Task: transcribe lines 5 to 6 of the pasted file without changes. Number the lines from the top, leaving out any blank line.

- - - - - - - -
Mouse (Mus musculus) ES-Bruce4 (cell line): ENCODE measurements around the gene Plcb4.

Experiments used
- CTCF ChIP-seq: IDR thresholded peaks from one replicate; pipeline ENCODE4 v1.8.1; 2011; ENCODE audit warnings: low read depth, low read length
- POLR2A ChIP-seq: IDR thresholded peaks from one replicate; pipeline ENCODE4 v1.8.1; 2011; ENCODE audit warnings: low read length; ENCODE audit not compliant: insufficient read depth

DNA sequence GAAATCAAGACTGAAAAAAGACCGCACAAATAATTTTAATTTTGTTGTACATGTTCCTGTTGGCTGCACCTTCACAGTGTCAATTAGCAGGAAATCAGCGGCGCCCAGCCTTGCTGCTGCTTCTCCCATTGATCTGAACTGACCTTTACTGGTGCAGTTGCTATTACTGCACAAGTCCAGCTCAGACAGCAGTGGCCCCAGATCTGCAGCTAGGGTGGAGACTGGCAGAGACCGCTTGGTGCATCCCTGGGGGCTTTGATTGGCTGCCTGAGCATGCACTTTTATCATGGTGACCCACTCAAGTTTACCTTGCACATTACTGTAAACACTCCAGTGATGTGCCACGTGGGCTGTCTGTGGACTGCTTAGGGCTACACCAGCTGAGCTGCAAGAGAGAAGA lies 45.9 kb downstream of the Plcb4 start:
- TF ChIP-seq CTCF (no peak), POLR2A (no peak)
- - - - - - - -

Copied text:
DNA sequence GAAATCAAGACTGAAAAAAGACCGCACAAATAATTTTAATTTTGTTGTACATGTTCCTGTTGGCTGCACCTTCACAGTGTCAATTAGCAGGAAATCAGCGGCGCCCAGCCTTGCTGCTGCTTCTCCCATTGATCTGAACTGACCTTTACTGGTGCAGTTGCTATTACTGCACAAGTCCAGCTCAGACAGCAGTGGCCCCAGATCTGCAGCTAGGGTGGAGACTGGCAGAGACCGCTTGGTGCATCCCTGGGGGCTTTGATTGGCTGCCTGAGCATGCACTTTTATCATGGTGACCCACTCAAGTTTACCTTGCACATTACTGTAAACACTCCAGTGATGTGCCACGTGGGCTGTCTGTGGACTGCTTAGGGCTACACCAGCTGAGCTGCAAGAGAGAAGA lies 45.9 kb downstream of the Plcb4 start:
- TF ChIP-seq CTCF (no peak), POLR2A (no peak)